Integrity guides our relationships, decisions and approaches. When we listen, we listen deeply and actively. When we speak, we speak clearly. And when we move, we move with our whole being.
Balance is where we find harmony and strength amid change. We are creative beings who are not afraid of disruption, agitation and abrasion, and we choose to move towards openness, love and life.
The Wulgurukaba, Bindal, Gugu Badhun and Nywaigi peoples have nurtured a deep and respectful relationship with the land and sea in our region for millennia.
Dancenorth is committed to sustained Aboriginal and Torres Strait Islander engagement. We do this through dedicated and engaged consultation with Elders and community leaders, respectful adherence to cultural protocols and a commitment to deepening our understanding and perspective of the Traditional Custodians of this country.
Guided by our First Nations friends and community in Gurambilbarra (Townsville) and its surrounds, we are working and walking together to generate previously unknown possibilities and ways of understanding and being with each other.
We continue to connect and collaborate in ways that are not always outcome-focused; to breathe life and build community strength in this wonderful place. In so doing, seeds are sown, and opportunities are identified – opportunities to create and collaborate. There are countless ways that we connect. Through gatherings, conversations, presentations, event hosting, and many cups of tea. In these exchanges we are afforded the time for reciprocity, learning and deep listening; listening to understand. We are invited to consider new ways of working together; deconstructing and dismantling familiar processes and approaches that can at times be stultifying and rigid.
Dancenorth was founded on the ancestral lands of the Wulgurukaba of Gurambilbarra and Yunbenun when legendary Townsville dance personality Ann Roberts placed $100 on the table during a public meeting to establish the North Queensland Ballet and Dance Company. Ms Roberts was tired of seeing talented dancers move south and abroad to pursue their careers and from its first moments the company was a success.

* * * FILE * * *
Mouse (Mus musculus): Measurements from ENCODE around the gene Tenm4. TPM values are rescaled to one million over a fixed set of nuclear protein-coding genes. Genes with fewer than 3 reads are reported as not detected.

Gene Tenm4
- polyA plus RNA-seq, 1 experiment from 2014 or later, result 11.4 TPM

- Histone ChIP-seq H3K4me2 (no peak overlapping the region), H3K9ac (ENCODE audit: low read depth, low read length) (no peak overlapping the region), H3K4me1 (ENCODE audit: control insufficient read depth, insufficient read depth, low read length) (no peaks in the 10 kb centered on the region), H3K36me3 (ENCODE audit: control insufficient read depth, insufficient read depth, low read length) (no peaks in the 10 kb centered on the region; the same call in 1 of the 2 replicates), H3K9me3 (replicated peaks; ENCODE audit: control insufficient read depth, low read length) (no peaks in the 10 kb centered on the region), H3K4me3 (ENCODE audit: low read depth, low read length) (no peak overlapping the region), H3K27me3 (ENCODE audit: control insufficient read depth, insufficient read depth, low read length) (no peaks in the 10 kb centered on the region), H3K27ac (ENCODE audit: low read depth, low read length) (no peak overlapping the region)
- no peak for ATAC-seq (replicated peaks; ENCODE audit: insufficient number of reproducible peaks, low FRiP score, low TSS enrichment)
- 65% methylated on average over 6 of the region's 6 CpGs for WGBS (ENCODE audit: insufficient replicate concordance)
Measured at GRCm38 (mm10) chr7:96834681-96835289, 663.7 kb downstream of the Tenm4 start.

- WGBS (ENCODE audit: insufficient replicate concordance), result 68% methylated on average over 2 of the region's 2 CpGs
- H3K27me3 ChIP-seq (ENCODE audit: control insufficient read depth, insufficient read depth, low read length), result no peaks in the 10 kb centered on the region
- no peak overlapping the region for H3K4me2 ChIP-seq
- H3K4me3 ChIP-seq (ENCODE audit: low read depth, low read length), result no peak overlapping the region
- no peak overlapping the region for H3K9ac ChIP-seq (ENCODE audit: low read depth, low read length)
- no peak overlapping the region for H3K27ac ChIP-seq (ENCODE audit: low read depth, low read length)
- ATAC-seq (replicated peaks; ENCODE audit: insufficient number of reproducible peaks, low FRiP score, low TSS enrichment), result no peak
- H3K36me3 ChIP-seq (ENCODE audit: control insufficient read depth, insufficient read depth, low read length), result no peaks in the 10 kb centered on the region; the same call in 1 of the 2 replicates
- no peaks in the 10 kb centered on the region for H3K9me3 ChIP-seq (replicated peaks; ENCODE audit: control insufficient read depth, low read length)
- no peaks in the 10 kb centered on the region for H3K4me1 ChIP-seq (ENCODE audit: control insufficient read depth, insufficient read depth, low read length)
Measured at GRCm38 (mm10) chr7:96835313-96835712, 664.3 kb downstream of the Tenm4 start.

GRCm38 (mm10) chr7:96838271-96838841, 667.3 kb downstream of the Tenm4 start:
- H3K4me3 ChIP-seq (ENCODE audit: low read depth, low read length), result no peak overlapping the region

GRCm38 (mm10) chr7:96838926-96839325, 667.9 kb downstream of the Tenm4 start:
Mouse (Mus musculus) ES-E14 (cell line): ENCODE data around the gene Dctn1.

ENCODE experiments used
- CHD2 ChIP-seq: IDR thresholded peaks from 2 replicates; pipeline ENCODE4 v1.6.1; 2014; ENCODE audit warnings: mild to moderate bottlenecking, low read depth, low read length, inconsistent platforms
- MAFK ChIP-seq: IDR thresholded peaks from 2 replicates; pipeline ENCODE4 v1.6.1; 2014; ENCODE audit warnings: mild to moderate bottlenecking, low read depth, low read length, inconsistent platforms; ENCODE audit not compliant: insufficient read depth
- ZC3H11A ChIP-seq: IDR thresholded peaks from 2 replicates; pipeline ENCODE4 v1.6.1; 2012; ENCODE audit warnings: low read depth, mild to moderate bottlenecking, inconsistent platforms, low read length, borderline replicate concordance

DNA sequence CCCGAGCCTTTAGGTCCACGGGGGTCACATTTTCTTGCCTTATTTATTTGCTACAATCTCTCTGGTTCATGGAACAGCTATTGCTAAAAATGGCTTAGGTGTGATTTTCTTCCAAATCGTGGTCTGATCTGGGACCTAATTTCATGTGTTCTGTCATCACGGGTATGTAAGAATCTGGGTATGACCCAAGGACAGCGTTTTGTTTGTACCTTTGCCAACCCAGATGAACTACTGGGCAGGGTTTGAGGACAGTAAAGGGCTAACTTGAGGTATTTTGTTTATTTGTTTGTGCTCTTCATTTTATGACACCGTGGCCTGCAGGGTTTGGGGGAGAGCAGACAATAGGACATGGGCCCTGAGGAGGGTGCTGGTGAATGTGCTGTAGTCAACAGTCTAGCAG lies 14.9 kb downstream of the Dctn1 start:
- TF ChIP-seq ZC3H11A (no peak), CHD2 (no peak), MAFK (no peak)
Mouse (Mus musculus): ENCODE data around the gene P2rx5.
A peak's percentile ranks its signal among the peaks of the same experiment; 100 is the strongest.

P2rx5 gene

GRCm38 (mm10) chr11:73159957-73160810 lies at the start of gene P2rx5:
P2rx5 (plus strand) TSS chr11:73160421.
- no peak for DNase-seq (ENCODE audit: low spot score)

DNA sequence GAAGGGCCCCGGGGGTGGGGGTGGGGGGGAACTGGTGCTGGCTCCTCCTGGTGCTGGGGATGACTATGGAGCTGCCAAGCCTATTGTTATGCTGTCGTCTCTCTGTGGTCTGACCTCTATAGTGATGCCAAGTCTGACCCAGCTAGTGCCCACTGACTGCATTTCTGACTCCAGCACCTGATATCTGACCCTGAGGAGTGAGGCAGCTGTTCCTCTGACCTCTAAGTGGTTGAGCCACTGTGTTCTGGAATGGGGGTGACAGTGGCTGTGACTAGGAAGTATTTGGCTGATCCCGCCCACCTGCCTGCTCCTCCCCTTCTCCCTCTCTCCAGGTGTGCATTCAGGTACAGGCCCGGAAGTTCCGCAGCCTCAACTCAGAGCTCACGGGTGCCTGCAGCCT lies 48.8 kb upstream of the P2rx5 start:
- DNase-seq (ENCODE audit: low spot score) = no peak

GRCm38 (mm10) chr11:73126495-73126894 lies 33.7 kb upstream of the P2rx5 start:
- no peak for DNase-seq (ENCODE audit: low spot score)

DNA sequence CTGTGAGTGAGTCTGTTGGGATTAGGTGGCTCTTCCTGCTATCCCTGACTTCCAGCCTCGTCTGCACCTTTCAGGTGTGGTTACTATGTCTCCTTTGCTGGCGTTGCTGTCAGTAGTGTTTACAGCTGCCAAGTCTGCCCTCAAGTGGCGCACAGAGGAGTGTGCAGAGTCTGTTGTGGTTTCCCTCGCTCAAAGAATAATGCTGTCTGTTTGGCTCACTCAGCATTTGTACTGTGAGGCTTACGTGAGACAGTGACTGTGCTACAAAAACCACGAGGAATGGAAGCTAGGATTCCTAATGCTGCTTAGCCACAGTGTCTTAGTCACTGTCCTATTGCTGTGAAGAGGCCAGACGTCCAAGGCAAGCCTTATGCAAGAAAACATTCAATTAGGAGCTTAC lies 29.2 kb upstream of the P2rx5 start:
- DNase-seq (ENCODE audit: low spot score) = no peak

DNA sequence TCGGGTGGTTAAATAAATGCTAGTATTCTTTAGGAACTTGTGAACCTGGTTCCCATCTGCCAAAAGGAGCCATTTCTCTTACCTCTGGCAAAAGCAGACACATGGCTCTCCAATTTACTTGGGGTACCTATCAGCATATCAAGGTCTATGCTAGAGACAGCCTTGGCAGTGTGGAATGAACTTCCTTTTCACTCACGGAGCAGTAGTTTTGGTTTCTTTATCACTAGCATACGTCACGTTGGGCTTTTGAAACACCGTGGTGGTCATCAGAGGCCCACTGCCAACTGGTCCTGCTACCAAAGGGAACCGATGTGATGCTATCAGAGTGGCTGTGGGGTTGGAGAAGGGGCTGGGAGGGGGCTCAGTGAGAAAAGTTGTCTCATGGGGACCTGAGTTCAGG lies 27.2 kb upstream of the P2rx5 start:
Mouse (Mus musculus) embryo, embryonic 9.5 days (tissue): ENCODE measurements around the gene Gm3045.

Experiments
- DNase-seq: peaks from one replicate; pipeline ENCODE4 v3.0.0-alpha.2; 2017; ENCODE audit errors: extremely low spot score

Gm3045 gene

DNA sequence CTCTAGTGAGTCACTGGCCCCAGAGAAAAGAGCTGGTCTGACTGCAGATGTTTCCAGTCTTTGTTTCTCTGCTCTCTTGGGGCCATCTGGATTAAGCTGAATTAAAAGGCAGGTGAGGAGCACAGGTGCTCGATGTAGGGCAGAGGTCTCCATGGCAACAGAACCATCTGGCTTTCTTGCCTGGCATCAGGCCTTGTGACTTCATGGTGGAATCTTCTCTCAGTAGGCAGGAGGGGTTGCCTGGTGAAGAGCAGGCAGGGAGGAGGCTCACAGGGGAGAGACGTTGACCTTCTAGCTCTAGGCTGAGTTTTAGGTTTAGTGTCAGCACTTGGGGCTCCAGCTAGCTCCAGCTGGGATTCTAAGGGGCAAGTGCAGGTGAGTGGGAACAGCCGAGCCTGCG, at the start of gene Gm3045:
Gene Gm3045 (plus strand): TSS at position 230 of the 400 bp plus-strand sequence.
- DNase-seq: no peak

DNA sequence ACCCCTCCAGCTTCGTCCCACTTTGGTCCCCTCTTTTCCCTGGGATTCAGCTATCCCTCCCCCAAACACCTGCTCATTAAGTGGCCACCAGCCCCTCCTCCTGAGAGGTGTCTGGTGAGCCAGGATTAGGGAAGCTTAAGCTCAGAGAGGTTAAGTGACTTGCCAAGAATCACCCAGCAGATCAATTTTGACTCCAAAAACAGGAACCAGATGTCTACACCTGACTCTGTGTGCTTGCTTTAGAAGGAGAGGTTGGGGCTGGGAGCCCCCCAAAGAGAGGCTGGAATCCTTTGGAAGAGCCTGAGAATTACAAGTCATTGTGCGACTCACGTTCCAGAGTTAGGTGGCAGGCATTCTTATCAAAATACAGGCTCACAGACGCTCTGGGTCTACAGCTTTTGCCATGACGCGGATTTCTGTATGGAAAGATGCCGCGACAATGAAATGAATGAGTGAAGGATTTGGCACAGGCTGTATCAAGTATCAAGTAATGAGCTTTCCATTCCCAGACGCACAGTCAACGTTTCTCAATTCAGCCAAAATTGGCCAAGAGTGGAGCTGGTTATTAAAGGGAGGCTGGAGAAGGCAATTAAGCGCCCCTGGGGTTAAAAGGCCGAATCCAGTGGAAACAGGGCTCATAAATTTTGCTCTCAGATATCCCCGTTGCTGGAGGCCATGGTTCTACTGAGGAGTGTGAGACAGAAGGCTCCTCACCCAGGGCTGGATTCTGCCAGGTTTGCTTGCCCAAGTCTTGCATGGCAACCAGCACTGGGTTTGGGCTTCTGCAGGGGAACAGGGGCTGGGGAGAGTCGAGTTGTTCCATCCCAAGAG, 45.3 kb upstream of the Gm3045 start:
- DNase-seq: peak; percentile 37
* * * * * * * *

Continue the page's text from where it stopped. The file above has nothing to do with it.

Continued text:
From its debut performance at the Theatre Royal in April 1970, the company continued for the next 15 years with local and visiting professional choreographers working with Townsville’s finest dancing talent. In 1985, the company became professional under inaugural Artistic Director Cheryl Stock and General Manager Lorna Hempstead. Together these two extraordinary women worked tirelessly, with the help of many others in the community, to form the company now known as Dancenorth. Following Cheryl’s ten-year tenure as Artistic Director Wendy Wallace took over the role (1995-1996), followed by Graeme Watson (1997), Jane Pirani (1998 - 2005), Gavin Webber (2005 - 2008), and Raewyn Hill (2010 -2014). Throughout this period Dancenorth achieved growing recognition from the cross-section of creators who collaborated on work in Townsville as well as throughout Australia and South East Asia. The company has given voice to the creativity of countless artists and collaborators who have gone on to become respected arts leaders.
In 2015, we began a new chapter that is continuing under the artistic leadership of Kyle Page and Amber Haines, with a bold new vision celebrating place and championing regional art-making, honouring the creative power of the many, and truly establishing the company as an epicentre of cultural exchange.